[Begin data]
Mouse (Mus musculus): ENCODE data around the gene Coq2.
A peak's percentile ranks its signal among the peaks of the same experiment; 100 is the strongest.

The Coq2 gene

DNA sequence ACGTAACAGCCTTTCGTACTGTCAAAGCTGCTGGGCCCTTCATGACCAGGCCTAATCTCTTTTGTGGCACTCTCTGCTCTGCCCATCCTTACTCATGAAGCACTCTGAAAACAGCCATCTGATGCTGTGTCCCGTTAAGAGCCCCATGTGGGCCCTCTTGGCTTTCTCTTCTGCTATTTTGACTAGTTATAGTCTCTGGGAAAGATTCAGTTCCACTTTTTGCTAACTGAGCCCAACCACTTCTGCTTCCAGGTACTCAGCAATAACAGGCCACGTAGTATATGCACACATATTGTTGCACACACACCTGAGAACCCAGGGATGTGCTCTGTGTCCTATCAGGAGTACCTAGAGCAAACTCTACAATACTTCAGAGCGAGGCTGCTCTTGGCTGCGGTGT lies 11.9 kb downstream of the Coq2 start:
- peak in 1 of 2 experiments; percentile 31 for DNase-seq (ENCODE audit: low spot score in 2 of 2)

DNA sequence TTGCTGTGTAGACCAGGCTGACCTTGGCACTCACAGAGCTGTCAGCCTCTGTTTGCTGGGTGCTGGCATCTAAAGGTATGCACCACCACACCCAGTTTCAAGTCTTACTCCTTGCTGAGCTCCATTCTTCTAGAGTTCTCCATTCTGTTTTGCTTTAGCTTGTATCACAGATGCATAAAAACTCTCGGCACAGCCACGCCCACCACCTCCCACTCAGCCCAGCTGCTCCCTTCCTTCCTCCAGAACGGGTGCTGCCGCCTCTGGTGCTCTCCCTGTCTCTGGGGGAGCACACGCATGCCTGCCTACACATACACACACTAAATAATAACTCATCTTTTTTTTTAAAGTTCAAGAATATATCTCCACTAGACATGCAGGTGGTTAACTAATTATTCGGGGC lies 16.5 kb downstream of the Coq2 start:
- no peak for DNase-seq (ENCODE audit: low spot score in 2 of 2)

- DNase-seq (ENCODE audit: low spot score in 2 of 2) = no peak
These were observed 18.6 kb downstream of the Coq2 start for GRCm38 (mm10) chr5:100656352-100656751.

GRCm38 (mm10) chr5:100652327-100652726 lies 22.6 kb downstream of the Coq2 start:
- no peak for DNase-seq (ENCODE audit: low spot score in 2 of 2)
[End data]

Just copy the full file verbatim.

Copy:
Mouse (Mus musculus): ENCODE data around the gene Coq2.
A peak's percentile ranks its signal among the peaks of the same experiment; 100 is the strongest.

The Coq2 gene

DNA sequence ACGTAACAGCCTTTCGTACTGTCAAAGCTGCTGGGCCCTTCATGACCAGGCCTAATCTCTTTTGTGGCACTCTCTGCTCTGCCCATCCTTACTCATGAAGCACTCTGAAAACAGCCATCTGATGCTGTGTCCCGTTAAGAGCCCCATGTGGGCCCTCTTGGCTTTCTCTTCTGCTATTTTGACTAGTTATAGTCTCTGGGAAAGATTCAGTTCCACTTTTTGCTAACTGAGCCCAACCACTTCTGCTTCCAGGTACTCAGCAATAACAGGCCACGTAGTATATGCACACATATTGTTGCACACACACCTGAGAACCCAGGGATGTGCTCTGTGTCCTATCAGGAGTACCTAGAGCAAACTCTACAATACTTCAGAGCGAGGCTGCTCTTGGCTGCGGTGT lies 11.9 kb downstream of the Coq2 start:
- peak in 1 of 2 experiments; percentile 31 for DNase-seq (ENCODE audit: low spot score in 2 of 2)

DNA sequence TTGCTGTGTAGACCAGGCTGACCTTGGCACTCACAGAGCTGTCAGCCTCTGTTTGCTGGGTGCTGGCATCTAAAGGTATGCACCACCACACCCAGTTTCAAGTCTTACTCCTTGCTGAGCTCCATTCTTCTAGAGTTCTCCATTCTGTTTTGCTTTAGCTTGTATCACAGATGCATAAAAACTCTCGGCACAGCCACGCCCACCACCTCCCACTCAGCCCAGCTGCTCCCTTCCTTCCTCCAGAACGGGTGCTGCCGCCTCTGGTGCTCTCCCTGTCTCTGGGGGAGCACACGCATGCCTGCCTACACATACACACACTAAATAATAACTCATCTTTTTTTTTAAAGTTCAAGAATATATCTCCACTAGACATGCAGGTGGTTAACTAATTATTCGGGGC lies 16.5 kb downstream of the Coq2 start:
- no peak for DNase-seq (ENCODE audit: low spot score in 2 of 2)

- DNase-seq (ENCODE audit: low spot score in 2 of 2) = no peak
These were observed 18.6 kb downstream of the Coq2 start for GRCm38 (mm10) chr5:100656352-100656751.

GRCm38 (mm10) chr5:100652327-100652726 lies 22.6 kb downstream of the Coq2 start:
- no peak for DNase-seq (ENCODE audit: low spot score in 2 of 2)